2018_PolB_overview

News: Welcome to Meike Kronenberg and farewell to Carel Fijen

Meike joined the group for her BSc thesis and will work on DNA polymerase beta. Carel successfully defended his PhD thesis in March and decided to continue working on DNA polymerase beta by joining the Sweasy lab at Yale as a postdoctoral research assistent. All the best and we hope receiving new stocks soon!

News: Welcome to Andreas Hentrich and Hans Dekker…

…who joined the group for an 6 week internship (Andreas) and a short capita selecta (Hans). Andreas will try unifying some fragmented software packages for in vivo single particle tracking. Hans will push the limits of our ultrafast pSMLM algorithm for super-resolution microscopy.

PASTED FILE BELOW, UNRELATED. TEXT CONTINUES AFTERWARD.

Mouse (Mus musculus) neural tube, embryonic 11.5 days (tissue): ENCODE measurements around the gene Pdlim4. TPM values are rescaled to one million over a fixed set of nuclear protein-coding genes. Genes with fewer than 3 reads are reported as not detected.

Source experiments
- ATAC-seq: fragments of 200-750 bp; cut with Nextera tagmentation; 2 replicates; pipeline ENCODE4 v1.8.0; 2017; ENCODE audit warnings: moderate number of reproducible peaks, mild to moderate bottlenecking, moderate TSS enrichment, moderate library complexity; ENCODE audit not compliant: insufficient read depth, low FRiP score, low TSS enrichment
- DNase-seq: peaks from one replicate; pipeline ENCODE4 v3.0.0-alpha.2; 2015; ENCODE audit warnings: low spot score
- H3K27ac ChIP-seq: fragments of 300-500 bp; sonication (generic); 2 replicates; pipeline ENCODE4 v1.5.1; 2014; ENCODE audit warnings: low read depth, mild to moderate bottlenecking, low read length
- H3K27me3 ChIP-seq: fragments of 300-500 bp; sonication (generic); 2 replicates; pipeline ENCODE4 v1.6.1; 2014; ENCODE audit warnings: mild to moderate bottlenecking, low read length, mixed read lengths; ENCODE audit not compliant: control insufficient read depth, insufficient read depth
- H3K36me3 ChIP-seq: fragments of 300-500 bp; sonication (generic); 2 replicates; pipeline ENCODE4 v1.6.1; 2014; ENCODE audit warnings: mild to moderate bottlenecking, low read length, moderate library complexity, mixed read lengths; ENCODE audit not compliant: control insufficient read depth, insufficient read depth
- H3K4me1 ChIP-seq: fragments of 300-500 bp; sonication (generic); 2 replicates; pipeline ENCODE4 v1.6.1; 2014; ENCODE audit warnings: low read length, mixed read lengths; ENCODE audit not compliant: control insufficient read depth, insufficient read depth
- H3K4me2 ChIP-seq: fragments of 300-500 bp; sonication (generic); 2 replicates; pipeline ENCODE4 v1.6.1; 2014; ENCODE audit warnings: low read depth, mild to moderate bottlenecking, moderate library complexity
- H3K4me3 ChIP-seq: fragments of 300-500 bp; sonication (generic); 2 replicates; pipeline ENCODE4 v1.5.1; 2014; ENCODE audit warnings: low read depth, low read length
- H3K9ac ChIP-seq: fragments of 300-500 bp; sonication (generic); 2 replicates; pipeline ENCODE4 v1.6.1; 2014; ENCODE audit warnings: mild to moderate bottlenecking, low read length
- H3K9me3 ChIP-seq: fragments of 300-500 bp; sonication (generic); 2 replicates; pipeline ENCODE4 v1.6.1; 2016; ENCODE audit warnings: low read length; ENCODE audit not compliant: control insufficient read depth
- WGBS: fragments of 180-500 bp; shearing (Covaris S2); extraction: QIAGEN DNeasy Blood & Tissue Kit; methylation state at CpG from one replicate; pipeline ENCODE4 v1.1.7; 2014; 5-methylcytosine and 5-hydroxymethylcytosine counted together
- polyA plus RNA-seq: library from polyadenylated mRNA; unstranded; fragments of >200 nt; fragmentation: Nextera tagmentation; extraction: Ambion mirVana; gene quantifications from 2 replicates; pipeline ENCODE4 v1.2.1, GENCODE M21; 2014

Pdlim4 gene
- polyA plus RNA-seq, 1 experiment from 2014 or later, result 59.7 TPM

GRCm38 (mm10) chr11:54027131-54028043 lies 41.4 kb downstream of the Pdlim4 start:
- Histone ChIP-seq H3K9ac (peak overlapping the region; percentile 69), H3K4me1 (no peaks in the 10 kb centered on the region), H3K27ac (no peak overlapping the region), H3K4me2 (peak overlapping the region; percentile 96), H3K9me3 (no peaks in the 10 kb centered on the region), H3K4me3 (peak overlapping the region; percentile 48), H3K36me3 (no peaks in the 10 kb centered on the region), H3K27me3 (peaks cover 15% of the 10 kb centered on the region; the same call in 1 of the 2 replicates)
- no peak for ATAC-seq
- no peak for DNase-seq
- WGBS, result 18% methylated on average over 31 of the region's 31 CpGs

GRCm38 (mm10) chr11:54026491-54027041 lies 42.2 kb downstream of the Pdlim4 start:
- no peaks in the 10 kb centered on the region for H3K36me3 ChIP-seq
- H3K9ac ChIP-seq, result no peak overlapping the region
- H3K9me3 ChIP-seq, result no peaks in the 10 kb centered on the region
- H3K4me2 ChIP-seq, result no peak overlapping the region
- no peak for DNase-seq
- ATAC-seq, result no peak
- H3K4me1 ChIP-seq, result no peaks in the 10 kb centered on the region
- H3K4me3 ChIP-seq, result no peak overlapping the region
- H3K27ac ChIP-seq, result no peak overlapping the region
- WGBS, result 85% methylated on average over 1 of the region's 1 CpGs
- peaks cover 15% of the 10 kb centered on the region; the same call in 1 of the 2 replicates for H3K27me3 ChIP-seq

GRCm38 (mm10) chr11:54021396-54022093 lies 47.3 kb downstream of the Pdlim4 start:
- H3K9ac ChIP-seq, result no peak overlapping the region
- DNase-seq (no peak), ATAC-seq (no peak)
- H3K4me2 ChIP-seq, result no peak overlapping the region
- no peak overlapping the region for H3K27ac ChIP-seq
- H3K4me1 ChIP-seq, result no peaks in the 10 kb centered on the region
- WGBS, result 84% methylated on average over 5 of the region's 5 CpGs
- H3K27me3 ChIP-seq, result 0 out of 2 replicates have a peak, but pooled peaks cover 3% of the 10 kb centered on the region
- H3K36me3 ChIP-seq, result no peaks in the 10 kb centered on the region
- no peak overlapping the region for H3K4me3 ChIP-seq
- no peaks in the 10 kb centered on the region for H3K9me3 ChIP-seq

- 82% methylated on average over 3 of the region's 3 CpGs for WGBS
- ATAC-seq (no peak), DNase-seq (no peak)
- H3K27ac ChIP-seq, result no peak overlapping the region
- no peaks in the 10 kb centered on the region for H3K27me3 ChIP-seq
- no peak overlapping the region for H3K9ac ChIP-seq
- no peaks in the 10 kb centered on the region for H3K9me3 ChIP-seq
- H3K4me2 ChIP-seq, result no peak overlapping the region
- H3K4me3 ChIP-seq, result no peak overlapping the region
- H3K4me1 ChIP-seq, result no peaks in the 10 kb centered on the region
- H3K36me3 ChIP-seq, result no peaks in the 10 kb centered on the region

Pre-print: Substrate conformational dynamics drive structure-specific recognition of gapped DNA by DNA polymerase

T.D. Craggs, M. Sustarsic, A. Plochowietz, M. Mosayebi, H. Kaju, A. Cuthbert, J. Hohlbein, L. Domicevica, P.C. Biggin, J.P. K. Doye, A.N. Kapanidis, bioRxiv, 2018 [link]